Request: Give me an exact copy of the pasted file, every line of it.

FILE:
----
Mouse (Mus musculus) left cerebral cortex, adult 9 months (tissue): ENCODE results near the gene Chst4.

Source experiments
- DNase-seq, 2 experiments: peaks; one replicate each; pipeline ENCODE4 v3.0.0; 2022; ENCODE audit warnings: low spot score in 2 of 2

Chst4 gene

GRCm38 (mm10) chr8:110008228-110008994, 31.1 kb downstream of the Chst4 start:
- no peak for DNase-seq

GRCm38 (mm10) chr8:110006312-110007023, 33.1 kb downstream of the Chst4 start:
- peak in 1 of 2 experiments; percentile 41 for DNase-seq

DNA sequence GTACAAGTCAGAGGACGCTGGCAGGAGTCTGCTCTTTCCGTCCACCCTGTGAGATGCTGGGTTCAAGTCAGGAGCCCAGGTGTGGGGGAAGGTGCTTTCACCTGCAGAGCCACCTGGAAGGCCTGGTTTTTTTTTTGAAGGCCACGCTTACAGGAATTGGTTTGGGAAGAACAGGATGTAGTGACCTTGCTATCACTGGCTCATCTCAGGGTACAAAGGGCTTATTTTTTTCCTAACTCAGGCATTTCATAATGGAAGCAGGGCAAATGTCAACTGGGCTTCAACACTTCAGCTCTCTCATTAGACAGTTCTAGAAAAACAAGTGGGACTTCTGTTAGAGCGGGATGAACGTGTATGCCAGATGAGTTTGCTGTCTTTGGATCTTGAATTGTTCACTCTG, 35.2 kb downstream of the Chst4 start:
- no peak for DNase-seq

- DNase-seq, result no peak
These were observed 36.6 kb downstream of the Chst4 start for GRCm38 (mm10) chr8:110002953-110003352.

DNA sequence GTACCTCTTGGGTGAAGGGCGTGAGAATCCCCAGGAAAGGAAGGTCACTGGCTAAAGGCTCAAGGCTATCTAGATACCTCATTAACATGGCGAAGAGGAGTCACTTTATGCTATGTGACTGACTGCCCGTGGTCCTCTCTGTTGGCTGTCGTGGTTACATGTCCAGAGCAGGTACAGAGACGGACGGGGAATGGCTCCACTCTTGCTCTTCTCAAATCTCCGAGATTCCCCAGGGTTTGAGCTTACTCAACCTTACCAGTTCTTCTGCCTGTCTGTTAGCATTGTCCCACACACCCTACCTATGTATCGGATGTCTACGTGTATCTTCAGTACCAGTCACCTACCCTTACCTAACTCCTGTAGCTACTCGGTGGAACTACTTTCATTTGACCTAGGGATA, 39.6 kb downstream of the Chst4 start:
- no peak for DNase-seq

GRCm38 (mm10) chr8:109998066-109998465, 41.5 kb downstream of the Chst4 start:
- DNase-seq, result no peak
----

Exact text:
Mouse (Mus musculus) left cerebral cortex, adult 9 months (tissue): ENCODE results near the gene Chst4.

Source experiments
- DNase-seq, 2 experiments: peaks; one replicate each; pipeline ENCODE4 v3.0.0; 2022; ENCODE audit warnings: low spot score in 2 of 2

Chst4 gene

GRCm38 (mm10) chr8:110008228-110008994, 31.1 kb downstream of the Chst4 start:
- no peak for DNase-seq

GRCm38 (mm10) chr8:110006312-110007023, 33.1 kb downstream of the Chst4 start:
- peak in 1 of 2 experiments; percentile 41 for DNase-seq

DNA sequence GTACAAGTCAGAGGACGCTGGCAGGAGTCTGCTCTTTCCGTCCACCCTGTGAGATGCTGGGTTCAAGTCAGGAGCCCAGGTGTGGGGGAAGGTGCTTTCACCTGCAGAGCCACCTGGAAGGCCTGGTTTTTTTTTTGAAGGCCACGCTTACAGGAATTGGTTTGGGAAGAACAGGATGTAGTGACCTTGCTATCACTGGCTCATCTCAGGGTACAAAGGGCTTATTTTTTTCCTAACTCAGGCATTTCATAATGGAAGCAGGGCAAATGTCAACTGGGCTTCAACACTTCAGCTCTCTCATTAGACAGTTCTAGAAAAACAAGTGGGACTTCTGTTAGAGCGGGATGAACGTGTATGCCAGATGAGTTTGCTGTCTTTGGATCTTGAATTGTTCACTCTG, 35.2 kb downstream of the Chst4 start:
- no peak for DNase-seq

- DNase-seq, result no peak
These were observed 36.6 kb downstream of the Chst4 start for GRCm38 (mm10) chr8:110002953-110003352.

DNA sequence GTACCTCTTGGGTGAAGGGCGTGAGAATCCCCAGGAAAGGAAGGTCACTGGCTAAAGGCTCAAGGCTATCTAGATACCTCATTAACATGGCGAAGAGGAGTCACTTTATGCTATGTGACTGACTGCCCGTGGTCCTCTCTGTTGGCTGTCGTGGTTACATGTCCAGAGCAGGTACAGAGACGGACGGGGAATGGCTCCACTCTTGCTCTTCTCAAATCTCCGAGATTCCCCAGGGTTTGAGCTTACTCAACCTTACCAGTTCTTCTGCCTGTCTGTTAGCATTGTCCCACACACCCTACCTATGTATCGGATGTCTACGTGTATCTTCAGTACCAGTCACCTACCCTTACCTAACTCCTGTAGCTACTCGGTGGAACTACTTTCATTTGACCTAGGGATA, 39.6 kb downstream of the Chst4 start:
- no peak for DNase-seq

GRCm38 (mm10) chr8:109998066-109998465, 41.5 kb downstream of the Chst4 start:
- DNase-seq, result no peak